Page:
Minister of Culture Tõnis Lukas (Isamaa) says organizers who had planned larger events in the summer must review and amend their plans, or postpone the event. In an interview given to ERR's Aleksander Krjukov, Lukas said the government is to finalize exactly how many people constitutes a large event in the second half of next month. Lukas also said that applications were opening for compensation to organizers of canceled or postponed events.
On Monday, the government announced that no public events could take place in Estonia in May and June, and no major events would take place until September. Where does the government set the boundaries by which a major event is defined? How many people must there be at this type of event?
We have now agreed that in the second half of May, immediately after a possible end of the emergency situation, we can talk about the exact numbers. I assume that the epidemiological forecasts for the summer will be more accurate then.
And when we talk about restricting public events and major events, can this still happen after the end of the emergency?
Yes, this decision will probably come in the second half of May. The emergency situation has now been extended, with 17 May being its last day. But if the situation demands it, then, of course, the government is also discussing any extension of the emergency situation, but now it would be too premature to talk about these plans now. We hope that the epidemiological situation does not require this [extension].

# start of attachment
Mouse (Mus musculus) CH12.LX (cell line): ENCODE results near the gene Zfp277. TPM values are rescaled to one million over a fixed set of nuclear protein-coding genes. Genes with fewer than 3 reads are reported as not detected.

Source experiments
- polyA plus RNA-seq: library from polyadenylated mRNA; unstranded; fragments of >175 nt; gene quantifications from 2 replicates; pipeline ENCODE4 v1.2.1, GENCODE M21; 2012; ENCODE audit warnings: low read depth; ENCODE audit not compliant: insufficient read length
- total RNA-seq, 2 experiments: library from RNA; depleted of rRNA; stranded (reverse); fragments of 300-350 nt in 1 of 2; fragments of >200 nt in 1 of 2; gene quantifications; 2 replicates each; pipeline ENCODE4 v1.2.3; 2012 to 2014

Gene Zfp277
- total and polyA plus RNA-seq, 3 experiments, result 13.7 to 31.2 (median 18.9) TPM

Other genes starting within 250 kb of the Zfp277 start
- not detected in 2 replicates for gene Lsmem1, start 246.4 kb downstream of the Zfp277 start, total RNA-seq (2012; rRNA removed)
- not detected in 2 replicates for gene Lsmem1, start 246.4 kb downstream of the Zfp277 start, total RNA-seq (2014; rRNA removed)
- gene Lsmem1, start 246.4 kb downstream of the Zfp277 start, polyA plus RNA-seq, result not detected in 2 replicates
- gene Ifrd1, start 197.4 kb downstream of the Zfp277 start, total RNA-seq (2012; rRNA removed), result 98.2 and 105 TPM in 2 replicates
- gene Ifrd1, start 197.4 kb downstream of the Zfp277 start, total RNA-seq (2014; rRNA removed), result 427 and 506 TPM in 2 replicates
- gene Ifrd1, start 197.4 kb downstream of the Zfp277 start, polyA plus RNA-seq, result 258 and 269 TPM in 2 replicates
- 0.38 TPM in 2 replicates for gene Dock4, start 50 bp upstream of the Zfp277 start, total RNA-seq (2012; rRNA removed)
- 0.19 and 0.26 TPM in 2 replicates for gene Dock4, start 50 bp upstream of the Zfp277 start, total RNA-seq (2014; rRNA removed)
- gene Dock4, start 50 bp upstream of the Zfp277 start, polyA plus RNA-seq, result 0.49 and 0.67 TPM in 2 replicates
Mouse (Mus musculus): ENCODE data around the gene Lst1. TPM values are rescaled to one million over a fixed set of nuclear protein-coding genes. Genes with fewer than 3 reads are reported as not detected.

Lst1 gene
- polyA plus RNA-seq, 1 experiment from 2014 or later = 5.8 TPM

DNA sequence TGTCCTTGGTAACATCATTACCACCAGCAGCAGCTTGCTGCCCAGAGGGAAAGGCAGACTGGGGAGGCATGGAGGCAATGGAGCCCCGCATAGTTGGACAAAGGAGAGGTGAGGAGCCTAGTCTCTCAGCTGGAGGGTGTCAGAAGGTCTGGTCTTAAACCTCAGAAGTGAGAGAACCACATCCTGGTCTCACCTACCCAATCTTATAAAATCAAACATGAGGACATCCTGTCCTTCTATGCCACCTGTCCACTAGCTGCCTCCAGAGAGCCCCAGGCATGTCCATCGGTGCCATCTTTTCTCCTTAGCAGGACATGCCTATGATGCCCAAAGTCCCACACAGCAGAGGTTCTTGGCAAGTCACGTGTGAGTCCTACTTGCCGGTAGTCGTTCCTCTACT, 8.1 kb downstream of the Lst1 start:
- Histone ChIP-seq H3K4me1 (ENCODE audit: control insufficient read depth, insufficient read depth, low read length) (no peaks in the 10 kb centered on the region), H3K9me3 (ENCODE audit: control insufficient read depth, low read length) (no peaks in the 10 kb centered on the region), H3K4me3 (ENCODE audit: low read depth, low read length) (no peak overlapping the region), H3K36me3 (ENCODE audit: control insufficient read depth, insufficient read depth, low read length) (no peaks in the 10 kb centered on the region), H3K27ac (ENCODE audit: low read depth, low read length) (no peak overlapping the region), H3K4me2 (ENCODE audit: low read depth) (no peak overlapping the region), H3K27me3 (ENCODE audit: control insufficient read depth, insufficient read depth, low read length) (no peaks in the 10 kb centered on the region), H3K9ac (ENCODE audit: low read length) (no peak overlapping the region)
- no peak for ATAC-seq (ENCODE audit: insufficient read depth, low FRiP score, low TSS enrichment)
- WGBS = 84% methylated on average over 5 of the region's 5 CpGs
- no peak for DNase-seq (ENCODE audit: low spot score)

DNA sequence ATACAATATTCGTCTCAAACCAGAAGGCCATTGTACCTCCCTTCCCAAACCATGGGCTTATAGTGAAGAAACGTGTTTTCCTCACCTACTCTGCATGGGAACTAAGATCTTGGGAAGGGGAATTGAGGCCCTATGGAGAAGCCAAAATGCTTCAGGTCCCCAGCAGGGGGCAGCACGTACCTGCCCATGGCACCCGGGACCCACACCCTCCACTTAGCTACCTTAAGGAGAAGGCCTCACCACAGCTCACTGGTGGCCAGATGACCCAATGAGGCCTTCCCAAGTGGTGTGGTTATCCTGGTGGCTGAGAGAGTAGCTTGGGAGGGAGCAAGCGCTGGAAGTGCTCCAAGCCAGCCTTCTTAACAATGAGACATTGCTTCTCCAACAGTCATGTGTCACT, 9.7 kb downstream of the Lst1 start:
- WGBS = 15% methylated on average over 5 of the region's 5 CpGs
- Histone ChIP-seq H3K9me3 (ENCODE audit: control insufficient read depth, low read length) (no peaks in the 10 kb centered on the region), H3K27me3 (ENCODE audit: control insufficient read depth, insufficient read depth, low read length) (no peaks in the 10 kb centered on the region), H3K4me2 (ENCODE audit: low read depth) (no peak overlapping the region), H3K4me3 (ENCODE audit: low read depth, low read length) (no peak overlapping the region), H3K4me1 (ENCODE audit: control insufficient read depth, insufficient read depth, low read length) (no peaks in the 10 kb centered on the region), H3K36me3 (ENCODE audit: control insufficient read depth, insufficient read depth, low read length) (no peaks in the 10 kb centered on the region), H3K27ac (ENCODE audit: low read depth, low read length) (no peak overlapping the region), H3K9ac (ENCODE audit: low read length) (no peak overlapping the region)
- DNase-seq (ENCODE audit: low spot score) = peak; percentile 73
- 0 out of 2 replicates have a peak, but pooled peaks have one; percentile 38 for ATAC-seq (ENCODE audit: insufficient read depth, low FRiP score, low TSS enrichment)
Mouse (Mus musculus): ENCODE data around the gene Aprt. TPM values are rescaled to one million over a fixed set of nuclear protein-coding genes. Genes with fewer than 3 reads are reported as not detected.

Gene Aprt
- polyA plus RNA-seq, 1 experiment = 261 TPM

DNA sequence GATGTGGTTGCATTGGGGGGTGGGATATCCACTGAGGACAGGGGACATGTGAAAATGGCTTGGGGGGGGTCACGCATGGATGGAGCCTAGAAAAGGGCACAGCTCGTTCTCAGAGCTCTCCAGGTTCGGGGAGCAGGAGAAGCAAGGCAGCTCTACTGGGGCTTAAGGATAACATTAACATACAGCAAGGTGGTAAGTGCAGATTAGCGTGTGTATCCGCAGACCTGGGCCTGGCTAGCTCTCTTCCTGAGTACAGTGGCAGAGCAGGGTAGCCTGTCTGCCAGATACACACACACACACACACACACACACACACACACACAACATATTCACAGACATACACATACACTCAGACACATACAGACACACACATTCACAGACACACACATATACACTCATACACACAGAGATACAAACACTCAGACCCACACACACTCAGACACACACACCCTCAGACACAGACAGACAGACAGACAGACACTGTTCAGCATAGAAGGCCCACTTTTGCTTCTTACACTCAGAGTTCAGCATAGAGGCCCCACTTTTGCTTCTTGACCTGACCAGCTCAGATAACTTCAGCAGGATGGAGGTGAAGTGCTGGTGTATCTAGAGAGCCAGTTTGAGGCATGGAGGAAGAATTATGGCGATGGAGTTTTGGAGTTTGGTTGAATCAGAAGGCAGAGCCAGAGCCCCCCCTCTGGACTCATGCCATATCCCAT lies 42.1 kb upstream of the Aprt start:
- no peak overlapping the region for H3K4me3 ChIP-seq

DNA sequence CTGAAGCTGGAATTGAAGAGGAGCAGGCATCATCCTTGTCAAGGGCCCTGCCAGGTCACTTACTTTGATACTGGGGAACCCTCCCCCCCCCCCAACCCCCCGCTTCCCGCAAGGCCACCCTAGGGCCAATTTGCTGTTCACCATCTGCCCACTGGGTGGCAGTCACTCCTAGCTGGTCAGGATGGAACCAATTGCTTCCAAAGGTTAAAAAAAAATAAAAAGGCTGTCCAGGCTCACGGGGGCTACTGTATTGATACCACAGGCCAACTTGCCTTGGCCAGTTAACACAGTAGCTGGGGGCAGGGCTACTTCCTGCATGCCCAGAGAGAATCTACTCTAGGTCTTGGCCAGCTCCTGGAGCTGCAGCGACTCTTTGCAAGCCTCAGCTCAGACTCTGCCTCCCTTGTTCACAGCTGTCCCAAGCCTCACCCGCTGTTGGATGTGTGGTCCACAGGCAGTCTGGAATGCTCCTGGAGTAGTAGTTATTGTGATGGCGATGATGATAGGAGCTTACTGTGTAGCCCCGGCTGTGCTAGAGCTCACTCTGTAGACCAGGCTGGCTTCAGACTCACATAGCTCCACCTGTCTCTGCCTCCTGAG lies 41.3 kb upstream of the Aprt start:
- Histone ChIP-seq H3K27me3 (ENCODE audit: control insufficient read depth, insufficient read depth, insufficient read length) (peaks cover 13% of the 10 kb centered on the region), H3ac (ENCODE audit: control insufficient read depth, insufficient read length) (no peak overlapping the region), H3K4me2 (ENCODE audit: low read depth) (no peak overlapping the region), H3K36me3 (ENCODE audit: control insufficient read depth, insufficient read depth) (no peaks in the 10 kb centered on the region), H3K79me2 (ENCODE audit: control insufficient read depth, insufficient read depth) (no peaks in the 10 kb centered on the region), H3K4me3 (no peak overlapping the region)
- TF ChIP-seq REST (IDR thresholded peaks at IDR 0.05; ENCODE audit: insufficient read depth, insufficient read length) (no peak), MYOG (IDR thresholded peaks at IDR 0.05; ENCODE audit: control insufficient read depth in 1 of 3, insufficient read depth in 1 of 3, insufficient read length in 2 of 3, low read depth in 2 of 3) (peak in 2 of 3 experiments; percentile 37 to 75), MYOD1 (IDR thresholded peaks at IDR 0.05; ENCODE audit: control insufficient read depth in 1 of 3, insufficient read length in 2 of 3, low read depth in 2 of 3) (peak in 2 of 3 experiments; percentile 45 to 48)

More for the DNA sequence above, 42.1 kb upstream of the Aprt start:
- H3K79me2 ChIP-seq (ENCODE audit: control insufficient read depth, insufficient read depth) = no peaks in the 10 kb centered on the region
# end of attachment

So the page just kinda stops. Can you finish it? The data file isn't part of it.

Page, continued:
By law, would these restrictions actually be introduced by local governments themselves, plus the Health Board?
Yes, when the emergency situation ends in the current sense, a new situation will commence, which is regulated by law in such a way that decisions are made by the Health Board. But all governments have taken on longer-term strategic plans, since the Health Board regulations also reach public events relatively at the last minute, which is definitely more inconvenient for organizers. All European governments are engaged in long-term strategic planning. Some countries have now fully specified the parameters for summer events. They will probably reconsider these as the situation changes.